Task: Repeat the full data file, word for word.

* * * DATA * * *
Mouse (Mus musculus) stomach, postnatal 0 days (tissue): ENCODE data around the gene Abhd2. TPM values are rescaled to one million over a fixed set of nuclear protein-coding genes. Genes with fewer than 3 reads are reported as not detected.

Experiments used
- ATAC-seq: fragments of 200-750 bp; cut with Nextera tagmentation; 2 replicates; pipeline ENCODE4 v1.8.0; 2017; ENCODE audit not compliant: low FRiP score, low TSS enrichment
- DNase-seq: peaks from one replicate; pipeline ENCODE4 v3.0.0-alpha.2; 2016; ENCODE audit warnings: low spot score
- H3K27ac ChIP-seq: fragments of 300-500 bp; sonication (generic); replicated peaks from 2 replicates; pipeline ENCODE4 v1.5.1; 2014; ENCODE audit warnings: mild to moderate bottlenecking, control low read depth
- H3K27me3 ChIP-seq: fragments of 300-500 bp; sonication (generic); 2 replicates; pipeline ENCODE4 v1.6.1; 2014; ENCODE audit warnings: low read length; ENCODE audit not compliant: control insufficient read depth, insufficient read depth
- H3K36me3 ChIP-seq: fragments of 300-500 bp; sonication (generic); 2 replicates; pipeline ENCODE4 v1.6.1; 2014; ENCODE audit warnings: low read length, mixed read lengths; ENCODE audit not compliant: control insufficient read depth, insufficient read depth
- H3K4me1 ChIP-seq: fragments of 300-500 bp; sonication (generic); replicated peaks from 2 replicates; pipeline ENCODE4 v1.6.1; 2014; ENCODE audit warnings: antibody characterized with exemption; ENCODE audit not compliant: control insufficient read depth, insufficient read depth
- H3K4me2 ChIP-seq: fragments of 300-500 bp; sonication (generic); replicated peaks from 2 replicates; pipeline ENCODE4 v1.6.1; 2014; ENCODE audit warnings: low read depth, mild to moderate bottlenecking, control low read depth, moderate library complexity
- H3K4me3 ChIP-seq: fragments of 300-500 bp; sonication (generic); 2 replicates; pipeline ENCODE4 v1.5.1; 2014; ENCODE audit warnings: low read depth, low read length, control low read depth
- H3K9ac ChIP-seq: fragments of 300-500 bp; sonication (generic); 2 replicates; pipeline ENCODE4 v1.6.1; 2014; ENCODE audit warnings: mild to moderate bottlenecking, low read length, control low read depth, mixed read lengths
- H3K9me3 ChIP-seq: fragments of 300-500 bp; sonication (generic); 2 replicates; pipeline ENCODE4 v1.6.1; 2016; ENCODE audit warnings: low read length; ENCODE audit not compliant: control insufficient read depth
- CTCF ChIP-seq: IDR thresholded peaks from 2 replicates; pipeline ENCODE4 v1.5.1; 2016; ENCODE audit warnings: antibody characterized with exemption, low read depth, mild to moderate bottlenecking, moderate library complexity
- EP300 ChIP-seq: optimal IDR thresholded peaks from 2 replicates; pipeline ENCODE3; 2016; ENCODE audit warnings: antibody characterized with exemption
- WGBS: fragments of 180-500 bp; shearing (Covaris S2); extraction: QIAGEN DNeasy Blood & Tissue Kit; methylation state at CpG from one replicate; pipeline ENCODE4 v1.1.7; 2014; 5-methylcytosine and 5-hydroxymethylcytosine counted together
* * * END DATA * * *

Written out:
Mouse (Mus musculus) stomach, postnatal 0 days (tissue): ENCODE data around the gene Abhd2. TPM values are rescaled to one million over a fixed set of nuclear protein-coding genes. Genes with fewer than 3 reads are reported as not detected.

Experiments used
- ATAC-seq: fragments of 200-750 bp; cut with Nextera tagmentation; 2 replicates; pipeline ENCODE4 v1.8.0; 2017; ENCODE audit not compliant: low FRiP score, low TSS enrichment
- DNase-seq: peaks from one replicate; pipeline ENCODE4 v3.0.0-alpha.2; 2016; ENCODE audit warnings: low spot score
- H3K27ac ChIP-seq: fragments of 300-500 bp; sonication (generic); replicated peaks from 2 replicates; pipeline ENCODE4 v1.5.1; 2014; ENCODE audit warnings: mild to moderate bottlenecking, control low read depth
- H3K27me3 ChIP-seq: fragments of 300-500 bp; sonication (generic); 2 replicates; pipeline ENCODE4 v1.6.1; 2014; ENCODE audit warnings: low read length; ENCODE audit not compliant: control insufficient read depth, insufficient read depth
- H3K36me3 ChIP-seq: fragments of 300-500 bp; sonication (generic); 2 replicates; pipeline ENCODE4 v1.6.1; 2014; ENCODE audit warnings: low read length, mixed read lengths; ENCODE audit not compliant: control insufficient read depth, insufficient read depth
- H3K4me1 ChIP-seq: fragments of 300-500 bp; sonication (generic); replicated peaks from 2 replicates; pipeline ENCODE4 v1.6.1; 2014; ENCODE audit warnings: antibody characterized with exemption; ENCODE audit not compliant: control insufficient read depth, insufficient read depth
- H3K4me2 ChIP-seq: fragments of 300-500 bp; sonication (generic); replicated peaks from 2 replicates; pipeline ENCODE4 v1.6.1; 2014; ENCODE audit warnings: low read depth, mild to moderate bottlenecking, control low read depth, moderate library complexity
- H3K4me3 ChIP-seq: fragments of 300-500 bp; sonication (generic); 2 replicates; pipeline ENCODE4 v1.5.1; 2014; ENCODE audit warnings: low read depth, low read length, control low read depth
- H3K9ac ChIP-seq: fragments of 300-500 bp; sonication (generic); 2 replicates; pipeline ENCODE4 v1.6.1; 2014; ENCODE audit warnings: mild to moderate bottlenecking, low read length, control low read depth, mixed read lengths
- H3K9me3 ChIP-seq: fragments of 300-500 bp; sonication (generic); 2 replicates; pipeline ENCODE4 v1.6.1; 2016; ENCODE audit warnings: low read length; ENCODE audit not compliant: control insufficient read depth
- CTCF ChIP-seq: IDR thresholded peaks from 2 replicates; pipeline ENCODE4 v1.5.1; 2016; ENCODE audit warnings: antibody characterized with exemption, low read depth, mild to moderate bottlenecking, moderate library complexity
- EP300 ChIP-seq: optimal IDR thresholded peaks from 2 replicates; pipeline ENCODE3; 2016; ENCODE audit warnings: antibody characterized with exemption
- WGBS: fragments of 180-500 bp; shearing (Covaris S2); extraction: QIAGEN DNeasy Blood & Tissue Kit; methylation state at CpG from one replicate; pipeline ENCODE4 v1.1.7; 2014; 5-methylcytosine and 5-hydroxymethylcytosine counted together